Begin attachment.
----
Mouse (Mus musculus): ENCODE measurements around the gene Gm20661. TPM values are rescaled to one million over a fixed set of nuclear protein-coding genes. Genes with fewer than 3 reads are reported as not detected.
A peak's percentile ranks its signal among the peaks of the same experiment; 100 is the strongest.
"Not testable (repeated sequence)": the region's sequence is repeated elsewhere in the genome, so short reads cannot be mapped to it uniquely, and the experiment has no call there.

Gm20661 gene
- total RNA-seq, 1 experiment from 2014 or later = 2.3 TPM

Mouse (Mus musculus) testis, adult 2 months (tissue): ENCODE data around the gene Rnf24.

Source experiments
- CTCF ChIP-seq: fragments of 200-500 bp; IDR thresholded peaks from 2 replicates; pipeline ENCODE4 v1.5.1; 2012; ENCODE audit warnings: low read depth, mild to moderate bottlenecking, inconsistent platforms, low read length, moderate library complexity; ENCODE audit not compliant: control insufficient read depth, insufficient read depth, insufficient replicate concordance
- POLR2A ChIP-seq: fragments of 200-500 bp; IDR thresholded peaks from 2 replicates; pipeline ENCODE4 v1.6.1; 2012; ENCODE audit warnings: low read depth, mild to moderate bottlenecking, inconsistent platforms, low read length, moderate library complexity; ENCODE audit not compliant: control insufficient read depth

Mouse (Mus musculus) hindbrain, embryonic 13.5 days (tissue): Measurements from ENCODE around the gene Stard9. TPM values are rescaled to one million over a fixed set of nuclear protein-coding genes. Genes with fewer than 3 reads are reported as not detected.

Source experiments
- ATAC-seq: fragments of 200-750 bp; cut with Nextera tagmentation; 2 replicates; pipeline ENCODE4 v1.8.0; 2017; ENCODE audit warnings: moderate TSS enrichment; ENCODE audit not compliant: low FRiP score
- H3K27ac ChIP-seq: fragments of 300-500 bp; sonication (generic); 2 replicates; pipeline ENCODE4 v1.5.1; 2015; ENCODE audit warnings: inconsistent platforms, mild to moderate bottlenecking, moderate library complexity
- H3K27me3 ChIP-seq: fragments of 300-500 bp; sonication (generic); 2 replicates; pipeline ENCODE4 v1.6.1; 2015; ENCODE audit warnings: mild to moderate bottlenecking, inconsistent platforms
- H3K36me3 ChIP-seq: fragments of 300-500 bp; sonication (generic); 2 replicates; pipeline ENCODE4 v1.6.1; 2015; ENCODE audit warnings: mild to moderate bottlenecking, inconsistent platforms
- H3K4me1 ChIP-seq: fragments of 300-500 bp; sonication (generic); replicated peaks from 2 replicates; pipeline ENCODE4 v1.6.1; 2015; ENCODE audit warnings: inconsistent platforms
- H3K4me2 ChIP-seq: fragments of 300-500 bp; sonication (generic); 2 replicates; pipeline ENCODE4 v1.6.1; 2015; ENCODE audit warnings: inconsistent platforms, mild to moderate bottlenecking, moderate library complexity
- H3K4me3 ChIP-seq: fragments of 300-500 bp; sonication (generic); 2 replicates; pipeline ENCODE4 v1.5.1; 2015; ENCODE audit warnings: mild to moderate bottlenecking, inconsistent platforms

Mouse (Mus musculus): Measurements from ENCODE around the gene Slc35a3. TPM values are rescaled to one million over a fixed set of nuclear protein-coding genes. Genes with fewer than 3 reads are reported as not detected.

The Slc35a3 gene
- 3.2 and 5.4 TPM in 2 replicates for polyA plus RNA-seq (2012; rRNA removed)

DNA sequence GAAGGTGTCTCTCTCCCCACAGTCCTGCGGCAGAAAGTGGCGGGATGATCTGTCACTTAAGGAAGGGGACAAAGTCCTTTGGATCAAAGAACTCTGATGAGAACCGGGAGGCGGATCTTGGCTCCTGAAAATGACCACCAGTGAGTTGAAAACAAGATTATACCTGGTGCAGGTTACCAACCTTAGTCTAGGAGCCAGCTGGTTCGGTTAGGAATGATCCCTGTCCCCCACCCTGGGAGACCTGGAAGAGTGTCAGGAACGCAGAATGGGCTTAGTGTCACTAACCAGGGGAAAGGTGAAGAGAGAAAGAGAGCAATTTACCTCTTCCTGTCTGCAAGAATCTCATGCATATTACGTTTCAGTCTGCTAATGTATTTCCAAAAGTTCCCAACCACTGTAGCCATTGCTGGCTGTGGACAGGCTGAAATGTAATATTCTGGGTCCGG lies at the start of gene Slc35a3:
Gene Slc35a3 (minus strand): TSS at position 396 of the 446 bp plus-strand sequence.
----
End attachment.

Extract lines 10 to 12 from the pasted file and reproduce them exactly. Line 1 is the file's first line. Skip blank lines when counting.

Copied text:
Mouse (Mus musculus) hindbrain, embryonic 13.5 days (tissue): Measurements from ENCODE around the gene Stard9. TPM values are rescaled to one million over a fixed set of nuclear protein-coding genes. Genes with fewer than 3 reads are reported as not detected.

Source experiments
- ATAC-seq: fragments of 200-750 bp; cut with Nextera tagmentation; 2 replicates; pipeline ENCODE4 v1.8.0; 2017; ENCODE audit warnings: moderate TSS enrichment; ENCODE audit not compliant: low FRiP score